Workshop Discussions:


Armed with this simple theoretical background I had the opportunity to discuss the implications with three groups of experienced GP Educators. Each group was asked to initially consider what they felt the barriers to use of internet forums were (Table 1) and then I gave a brief discussion of the Salmon’s Model and the concept of “Participation Inequality”


Table 1

Barriers to using Internet Forums

  • Computer nous- low perceived computing ability
  • Logging in difficulties
  • Media preference- just don’t like computers
  • “Someone else has said it already”
  • How to do nodding & engagement- unlike a face to face group
  • No like button cf Facebook
  • Lazy/time/typing/prefer verbal
  • Permamence-its there for good, risk of offence
  • Can’t facilitate
  • Forced on us
  • Loggon/screen time overload

The groups then used “Kelly’s Repertory Grid”[vii] [viii] as a simple ideographic device to explore how people experience participation generated websites.  The grid was used to compare and contrast Moodle or eForum with email, MRCGP ePortfolio and Facebook. The groups chose headings or “constructs” that described the differences in these four methods of internet communication. These constructs are listed in table 2.


Table 2

Constructs for considering participation generated websites (internet forums, MRCGP ePortfolio, email, Facebook)

  • Record of learning- the ability to generate a lasting record of learning
  • Used & Accepted
  • Fun/cool
  • Chore- do you enjoy the process?
  • Does it generateadditional  work
  • Is it Integrated with normal life?
  • Secure/confidential
  • Resource depository- a lasting place to store and retrive knowledge
  • Disstractor
  • Efficient Time Management
  • Complexity of use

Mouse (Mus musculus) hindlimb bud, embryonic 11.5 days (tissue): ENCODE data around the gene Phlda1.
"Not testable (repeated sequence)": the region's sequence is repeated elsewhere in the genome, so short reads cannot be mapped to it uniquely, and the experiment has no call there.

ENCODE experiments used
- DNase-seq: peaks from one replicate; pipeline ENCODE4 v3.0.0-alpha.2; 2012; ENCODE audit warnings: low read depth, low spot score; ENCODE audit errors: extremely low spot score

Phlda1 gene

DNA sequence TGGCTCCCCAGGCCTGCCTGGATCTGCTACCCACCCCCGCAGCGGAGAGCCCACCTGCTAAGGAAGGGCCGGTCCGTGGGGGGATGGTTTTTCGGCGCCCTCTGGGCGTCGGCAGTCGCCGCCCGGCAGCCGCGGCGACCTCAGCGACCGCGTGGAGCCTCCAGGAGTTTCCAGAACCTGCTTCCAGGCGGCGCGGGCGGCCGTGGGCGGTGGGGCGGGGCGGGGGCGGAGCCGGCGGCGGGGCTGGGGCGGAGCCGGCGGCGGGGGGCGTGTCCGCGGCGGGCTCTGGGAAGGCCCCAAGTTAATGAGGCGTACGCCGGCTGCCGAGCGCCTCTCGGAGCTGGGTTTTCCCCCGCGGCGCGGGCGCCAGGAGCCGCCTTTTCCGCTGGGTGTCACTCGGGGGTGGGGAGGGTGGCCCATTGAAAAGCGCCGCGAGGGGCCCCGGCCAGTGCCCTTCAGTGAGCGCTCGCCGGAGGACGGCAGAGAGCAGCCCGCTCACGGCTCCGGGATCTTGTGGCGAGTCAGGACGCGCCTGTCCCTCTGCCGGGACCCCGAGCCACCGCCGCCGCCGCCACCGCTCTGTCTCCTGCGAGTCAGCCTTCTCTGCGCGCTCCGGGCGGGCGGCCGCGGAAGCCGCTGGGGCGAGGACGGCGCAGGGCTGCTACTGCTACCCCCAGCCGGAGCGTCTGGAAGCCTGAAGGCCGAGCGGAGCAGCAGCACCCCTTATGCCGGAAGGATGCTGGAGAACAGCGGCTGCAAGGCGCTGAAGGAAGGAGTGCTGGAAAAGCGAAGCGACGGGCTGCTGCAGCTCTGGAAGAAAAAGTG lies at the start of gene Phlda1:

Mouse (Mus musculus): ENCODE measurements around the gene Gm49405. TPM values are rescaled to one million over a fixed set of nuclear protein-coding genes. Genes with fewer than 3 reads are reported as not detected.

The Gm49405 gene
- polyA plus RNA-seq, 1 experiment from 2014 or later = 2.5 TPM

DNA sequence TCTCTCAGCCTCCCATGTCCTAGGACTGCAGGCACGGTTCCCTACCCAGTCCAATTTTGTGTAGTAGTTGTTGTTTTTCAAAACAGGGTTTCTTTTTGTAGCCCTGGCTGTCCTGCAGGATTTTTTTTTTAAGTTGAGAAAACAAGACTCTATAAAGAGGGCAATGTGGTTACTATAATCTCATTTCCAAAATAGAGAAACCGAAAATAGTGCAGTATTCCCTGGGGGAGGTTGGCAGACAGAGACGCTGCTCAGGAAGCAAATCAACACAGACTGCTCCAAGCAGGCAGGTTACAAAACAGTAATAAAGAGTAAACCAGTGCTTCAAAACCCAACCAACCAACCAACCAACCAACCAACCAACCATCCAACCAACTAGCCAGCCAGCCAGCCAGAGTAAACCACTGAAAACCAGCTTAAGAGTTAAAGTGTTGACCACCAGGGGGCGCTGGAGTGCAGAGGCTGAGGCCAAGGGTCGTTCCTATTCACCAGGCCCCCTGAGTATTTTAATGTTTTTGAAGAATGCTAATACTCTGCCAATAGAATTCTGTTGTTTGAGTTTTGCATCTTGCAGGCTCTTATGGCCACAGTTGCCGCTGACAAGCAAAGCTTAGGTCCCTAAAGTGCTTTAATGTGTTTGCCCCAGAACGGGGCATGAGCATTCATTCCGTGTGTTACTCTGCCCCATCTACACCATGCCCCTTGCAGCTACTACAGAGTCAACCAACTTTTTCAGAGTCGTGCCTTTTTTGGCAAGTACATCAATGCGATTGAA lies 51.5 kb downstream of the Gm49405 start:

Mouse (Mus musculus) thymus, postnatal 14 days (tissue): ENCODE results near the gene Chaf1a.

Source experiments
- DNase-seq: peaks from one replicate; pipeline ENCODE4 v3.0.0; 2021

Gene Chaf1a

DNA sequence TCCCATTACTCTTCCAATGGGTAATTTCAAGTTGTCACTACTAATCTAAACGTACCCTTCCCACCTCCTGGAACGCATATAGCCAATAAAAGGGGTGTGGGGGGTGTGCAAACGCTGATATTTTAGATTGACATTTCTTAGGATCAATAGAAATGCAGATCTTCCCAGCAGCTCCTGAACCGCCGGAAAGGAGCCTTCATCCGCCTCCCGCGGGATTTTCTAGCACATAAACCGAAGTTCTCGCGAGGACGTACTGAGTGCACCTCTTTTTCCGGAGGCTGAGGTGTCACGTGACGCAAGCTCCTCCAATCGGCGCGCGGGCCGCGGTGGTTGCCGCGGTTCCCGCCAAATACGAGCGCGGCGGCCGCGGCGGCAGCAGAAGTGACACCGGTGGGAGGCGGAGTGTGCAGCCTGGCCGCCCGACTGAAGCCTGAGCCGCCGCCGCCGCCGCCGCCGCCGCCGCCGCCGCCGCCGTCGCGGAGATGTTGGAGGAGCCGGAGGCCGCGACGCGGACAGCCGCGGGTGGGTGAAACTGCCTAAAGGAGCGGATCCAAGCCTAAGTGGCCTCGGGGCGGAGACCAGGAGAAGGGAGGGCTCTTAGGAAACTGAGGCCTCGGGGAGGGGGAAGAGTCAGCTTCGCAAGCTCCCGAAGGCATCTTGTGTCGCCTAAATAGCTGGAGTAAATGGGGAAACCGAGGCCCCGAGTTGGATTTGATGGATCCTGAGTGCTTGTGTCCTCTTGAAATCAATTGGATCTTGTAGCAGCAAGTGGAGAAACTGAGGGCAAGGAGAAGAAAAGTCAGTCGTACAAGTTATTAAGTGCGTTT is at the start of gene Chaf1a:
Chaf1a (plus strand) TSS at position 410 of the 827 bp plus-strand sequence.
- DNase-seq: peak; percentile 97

• Cost
  • Fraud


At each workshop much of the interest was on the different values given to internet forums by participants.  Heavy users were able to vent their frustration that other participants were not actually involved whilst the lurkers were able to put their own views across as to how they wished to spend their time and what media they preferred to communicate by. Time was also spent considering whether the internet forum should end up as an information store or a place to communicate.  The groups also had an opportunity to consider whether stored information could be more easily accessed if it had “metadata” attached to it to help with searching and sharing.  Comments from the feedback included: –

  • “Allowed insight into an area I have previously given little thought to-will be more likely to use e-forums in future.”
  • “It made me log onto Moodle!  I always thought I was computer illiterate but there are others like me…”
  • “Information about e-developments.  Learning about areas that I didn’t know I didn’t know.  Understanding the usefulness of these media and the sense of being listened to.”

Since running these workshops I have been impressed and heartened by the way the group I facilitated in the Scottish Perspective Educational Supervisors course used the internet forum.  There was clear evidence of sharing of information and this resulted in new learning and plans for change in the future.  For the next group that I facilitate I will endeavour to put in practice what I have learned of Salmon’s 5 steps model to facilitate the easier adoption of this technology.

Miles Mack

January 2011